Headaches – Are Headaches Caused By The Menstrual Cycle And Pregnancy?

Menstrual migraine affects about 14% of women and is a migraine headache that occurs between 1-2 days before the cycle and the end of menstruation. The main time for attacks is between 2 days before and 3 days after the start of menstrual flow, allowing women to predict and therefore prepare for the headache.

Another time where migraines are increased is as estrogen level start to drop at the point of ovulation. This occurs at about the middle of the cycle. As the estrogen levels drop the body becomes more sensitive to pain and more likely to become susceptible to experiencing headache, muscle or joint aches and cramps.

What can I do to ease the migraine attacks?

1. Drink lots of water. Dehydration is a migraine trigger. You will find that you will need to pass water more regularly at the beginning, but your body quickly gets used to the increased water intake and starts to absorb it.

2. Do not eat sweets or any high carbohydrate meals to avoid a blood sugar drop 2-3 hours later.

3. Try and keep your blood sugar levels steady by eating regularly scheduled, well-balanced meals. Avoid missing meals as this results in a drop in blood sugar levels and can trigger headaches.

4. Sorry but no wine, beer, cheese, chocolate or any other of the well-known migraine triggers.

5. Evening primrose oil, Vitamin B6 and Magnesium may help you.

6. Try not to change your sleep patterns. Get a good night's sleep and get into the habit of going to bed early and not lying in.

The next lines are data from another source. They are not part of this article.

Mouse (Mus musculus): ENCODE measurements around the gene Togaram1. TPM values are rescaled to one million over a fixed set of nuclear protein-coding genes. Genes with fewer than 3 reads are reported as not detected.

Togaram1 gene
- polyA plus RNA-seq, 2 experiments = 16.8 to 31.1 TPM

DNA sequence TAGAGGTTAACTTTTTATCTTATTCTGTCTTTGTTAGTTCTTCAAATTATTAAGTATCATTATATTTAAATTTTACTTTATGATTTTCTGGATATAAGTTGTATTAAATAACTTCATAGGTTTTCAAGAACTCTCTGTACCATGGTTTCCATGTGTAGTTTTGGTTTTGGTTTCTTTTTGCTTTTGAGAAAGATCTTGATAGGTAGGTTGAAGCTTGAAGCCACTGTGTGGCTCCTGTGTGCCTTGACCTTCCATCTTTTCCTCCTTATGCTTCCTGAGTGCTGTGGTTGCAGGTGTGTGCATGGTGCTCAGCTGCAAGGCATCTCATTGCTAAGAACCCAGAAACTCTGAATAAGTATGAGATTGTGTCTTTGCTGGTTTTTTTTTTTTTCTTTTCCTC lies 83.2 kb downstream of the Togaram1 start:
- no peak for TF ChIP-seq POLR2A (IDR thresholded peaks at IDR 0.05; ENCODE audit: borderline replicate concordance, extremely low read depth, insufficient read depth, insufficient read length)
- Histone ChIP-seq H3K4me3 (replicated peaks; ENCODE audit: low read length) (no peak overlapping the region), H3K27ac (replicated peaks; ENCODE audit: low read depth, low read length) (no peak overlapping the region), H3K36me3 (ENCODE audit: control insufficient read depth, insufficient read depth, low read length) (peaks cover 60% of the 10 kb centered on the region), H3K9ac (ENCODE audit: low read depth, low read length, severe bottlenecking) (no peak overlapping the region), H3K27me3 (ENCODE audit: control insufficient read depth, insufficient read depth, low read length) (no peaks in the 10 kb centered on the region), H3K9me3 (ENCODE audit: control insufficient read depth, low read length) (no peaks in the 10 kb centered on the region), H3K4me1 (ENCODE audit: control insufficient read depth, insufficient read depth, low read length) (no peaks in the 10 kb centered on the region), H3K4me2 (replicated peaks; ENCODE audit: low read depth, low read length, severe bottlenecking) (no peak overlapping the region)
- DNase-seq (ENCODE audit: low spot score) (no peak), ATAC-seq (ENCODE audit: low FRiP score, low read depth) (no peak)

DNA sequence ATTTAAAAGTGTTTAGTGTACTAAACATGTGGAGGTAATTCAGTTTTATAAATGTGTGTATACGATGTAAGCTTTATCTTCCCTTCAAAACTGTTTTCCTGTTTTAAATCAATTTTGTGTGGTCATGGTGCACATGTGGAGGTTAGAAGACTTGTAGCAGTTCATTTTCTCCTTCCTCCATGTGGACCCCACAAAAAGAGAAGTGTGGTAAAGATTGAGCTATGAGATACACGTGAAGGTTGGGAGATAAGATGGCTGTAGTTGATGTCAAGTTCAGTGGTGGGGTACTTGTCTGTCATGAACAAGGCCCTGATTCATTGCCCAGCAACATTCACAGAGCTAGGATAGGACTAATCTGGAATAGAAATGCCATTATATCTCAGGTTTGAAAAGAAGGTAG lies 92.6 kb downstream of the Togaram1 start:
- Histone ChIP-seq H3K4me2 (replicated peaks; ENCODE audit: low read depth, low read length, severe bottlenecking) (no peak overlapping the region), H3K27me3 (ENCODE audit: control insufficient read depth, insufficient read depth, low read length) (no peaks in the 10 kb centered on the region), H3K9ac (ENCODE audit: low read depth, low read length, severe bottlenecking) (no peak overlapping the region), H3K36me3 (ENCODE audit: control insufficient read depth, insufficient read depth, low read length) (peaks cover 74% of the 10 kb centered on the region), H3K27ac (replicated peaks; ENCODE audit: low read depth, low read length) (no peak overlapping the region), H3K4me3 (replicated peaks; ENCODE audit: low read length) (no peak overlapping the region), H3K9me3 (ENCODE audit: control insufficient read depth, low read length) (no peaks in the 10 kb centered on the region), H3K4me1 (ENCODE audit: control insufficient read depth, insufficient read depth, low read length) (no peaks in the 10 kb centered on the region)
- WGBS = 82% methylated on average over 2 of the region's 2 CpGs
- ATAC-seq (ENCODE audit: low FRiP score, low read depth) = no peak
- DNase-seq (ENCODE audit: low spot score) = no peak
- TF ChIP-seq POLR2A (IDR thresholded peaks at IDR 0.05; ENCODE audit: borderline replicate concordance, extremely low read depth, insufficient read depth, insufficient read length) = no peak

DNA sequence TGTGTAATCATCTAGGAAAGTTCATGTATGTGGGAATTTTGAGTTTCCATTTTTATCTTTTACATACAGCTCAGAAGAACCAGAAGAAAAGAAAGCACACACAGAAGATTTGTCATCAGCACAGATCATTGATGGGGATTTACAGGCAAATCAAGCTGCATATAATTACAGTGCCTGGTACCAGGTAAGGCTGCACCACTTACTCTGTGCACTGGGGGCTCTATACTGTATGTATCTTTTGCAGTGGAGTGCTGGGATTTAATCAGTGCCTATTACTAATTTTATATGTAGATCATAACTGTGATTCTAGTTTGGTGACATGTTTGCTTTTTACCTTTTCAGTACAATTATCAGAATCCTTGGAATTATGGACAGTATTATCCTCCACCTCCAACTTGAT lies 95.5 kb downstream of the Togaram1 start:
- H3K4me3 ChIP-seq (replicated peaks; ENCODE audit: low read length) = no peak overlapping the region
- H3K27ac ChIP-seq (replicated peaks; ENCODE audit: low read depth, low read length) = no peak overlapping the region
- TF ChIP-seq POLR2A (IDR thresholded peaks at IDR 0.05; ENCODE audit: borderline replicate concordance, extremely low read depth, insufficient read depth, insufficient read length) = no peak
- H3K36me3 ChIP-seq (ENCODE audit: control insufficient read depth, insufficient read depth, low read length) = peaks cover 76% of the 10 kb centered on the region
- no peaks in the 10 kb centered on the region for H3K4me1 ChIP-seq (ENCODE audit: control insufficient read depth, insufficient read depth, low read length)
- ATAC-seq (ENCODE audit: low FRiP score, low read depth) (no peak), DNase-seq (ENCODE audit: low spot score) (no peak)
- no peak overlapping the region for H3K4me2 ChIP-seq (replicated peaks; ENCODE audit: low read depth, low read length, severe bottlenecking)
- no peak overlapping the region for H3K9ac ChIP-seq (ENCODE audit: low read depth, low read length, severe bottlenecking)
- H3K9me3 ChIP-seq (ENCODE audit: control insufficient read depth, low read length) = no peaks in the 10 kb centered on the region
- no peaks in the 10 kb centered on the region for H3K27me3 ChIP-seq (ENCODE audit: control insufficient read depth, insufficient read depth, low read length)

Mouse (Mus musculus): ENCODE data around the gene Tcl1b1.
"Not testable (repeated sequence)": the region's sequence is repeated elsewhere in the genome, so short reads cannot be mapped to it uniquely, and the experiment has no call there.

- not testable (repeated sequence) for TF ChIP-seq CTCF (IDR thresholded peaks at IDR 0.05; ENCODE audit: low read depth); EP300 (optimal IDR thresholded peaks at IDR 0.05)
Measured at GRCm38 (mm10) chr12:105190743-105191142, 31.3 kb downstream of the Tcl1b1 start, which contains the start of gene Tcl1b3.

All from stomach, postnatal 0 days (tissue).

Are headaches normal in pregnancy?

There are some women who find their migraines actually disappear when they are pregnant! The chances are though, that headaches are likely to occur when you fall pregnant. They maybe regular or occasional but it is a virtual certainty that they will occur.

If you suffer from headaches in the first half of pregnancy then these are, unfortunately, a side-effect. If you have headaches in the second half of pregnancy you should get yourself checked for hypertension (high blood pressure). Preeclamsia is a condition that results in hypertension and other symptoms and needs to be checked by your doctor immediately.

Many pregnant women rightly want to stay away from medication. There are a number of simple things that can help ease the incidence of headaches:

1. Try and keep your blood sugar levels steady by eating regularly scheduled, well-balanced meals. Avoid missing meals as this results in a drop in blood sugar levels and can trigger headaches.

2. Stay away from stuffy, overheated, poorly ventilated rooms which can cause headaches and sinus congestion. If you can try to get as much fresh air as possible.

3. One of the things about being pregnant is that your blood supply feeds your uterus meaning that temporarily you can have a very slightly reduced flow of blood to your brain. The result of this is feeling faint, dizzy or a headache. So move slowly and change positions carefully, particularly getting out of bed or getting up out of a chair.

4. Do not rush to your herbal medicine cabinet. There are a lot of herbs that are harmful to both the pregnant woman and the fetus. Talk to a herbal medicine practitioner who will point you in the right direction for safe herbal remedies.

Leave a Reply

Your email address will not be published. Required fields are marked *